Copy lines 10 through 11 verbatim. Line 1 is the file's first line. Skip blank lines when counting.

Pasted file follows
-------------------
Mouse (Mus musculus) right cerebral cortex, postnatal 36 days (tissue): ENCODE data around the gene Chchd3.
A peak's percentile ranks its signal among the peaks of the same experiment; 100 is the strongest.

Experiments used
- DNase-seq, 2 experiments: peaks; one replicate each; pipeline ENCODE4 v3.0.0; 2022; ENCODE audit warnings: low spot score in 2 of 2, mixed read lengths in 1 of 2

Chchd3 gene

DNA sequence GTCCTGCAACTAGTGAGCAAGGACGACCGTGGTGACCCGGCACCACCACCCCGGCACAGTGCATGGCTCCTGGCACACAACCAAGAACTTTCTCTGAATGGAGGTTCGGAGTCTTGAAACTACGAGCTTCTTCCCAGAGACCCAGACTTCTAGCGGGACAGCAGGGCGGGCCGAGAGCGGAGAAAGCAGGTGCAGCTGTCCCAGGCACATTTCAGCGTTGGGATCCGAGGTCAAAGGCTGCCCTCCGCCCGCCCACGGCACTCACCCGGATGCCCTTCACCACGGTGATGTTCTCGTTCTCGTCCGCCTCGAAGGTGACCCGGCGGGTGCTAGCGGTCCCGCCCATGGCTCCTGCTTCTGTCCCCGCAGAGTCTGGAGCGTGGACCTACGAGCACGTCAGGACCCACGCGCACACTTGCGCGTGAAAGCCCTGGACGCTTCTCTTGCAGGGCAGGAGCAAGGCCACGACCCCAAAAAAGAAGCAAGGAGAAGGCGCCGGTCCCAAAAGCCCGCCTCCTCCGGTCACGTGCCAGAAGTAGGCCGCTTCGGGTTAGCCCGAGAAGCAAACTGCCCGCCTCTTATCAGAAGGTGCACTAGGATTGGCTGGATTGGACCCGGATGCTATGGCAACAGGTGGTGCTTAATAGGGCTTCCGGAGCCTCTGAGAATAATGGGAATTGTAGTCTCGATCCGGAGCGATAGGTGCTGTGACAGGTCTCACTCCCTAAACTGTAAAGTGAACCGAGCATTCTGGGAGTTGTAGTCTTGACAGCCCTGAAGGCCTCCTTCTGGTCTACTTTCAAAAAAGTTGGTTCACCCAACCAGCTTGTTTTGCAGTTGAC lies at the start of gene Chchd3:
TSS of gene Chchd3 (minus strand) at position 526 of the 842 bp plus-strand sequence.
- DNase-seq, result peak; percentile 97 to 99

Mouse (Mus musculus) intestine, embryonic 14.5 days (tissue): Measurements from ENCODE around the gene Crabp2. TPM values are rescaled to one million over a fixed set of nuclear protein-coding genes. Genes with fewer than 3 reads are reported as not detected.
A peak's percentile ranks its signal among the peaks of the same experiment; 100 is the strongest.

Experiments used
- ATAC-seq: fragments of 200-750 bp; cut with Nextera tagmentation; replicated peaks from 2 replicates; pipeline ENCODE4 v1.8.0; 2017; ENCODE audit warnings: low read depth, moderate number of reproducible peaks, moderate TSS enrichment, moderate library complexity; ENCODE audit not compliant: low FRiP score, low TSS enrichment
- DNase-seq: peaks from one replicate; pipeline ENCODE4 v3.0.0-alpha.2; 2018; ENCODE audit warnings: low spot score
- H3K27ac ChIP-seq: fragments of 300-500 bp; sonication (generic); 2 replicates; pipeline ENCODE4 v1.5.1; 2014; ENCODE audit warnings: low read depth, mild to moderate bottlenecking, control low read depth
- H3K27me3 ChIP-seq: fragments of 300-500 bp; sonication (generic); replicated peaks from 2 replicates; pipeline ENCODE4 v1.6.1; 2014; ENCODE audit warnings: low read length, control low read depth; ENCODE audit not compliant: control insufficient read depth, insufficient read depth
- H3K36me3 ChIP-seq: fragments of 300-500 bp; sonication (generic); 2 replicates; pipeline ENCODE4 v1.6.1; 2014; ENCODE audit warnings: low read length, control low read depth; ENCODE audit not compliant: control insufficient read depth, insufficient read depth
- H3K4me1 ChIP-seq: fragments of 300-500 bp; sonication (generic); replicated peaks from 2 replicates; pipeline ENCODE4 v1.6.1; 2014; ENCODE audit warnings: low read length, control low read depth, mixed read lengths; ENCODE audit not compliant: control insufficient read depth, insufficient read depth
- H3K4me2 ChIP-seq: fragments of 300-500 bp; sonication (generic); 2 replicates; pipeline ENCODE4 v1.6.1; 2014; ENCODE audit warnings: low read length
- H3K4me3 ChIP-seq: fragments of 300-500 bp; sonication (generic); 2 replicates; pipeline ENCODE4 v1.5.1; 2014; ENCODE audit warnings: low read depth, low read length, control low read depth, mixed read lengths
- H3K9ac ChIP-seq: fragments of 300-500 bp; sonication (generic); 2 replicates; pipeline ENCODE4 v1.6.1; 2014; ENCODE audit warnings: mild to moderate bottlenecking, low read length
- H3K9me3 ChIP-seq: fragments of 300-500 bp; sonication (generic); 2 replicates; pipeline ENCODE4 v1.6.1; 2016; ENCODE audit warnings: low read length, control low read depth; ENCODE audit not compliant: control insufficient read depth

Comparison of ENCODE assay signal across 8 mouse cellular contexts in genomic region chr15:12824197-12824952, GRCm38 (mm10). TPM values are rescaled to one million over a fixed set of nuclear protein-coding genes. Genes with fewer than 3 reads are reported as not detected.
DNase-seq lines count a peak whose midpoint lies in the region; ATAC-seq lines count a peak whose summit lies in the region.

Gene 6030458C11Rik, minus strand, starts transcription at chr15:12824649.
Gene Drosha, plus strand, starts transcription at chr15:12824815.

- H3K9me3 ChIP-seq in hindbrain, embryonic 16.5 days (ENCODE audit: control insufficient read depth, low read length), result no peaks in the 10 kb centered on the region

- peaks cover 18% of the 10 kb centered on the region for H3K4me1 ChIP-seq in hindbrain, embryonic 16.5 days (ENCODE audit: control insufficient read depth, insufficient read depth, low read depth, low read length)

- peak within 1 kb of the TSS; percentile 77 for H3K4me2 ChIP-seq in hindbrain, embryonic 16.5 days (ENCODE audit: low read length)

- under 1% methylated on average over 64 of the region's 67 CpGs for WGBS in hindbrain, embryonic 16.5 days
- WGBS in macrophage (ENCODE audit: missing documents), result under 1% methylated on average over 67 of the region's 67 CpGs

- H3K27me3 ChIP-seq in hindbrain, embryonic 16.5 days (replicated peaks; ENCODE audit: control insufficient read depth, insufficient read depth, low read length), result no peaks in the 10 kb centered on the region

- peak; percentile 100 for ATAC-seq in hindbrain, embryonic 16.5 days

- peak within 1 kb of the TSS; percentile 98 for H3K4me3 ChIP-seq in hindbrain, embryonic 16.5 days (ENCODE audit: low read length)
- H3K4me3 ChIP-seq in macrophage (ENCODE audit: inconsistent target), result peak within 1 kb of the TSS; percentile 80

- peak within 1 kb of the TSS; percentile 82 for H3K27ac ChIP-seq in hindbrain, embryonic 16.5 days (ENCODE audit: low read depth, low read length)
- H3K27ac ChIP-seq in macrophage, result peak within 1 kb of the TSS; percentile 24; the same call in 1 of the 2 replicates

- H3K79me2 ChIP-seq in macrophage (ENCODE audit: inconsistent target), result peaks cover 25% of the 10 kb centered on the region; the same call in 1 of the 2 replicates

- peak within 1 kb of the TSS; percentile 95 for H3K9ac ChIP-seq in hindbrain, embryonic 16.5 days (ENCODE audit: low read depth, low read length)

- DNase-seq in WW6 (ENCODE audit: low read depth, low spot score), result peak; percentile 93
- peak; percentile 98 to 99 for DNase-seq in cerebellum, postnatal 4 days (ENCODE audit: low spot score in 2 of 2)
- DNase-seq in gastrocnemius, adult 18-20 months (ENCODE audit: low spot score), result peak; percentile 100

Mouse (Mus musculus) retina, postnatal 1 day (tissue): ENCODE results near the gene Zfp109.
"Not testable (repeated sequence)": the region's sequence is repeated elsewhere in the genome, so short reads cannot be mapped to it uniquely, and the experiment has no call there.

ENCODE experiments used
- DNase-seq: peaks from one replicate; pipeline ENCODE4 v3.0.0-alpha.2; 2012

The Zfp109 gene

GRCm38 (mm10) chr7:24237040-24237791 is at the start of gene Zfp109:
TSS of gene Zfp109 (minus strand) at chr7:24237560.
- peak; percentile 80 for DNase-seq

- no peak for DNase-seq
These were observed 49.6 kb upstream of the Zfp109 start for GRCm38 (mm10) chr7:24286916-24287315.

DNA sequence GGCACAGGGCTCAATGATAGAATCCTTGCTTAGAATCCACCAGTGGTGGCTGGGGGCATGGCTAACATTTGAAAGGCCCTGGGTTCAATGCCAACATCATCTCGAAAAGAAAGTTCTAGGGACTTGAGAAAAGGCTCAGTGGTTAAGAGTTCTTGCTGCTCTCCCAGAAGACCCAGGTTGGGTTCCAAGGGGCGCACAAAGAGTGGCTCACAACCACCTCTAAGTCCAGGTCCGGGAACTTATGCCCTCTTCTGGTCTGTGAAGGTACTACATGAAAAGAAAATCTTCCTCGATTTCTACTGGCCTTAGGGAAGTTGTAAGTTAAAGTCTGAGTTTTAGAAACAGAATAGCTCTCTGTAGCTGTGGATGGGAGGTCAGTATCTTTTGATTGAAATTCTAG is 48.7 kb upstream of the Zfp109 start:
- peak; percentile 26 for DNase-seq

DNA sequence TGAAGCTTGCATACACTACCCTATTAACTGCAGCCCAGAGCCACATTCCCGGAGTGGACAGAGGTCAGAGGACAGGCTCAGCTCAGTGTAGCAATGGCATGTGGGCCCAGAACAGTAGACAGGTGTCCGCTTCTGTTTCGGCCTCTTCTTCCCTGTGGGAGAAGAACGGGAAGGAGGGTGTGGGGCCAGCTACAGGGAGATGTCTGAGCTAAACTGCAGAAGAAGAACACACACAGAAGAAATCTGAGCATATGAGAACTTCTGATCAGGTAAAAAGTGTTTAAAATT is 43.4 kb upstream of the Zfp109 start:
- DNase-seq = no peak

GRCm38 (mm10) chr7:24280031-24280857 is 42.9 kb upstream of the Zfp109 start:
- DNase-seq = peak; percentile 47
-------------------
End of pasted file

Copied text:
A peak's percentile ranks its signal among the peaks of the same experiment; 100 is the strongest.

Experiments used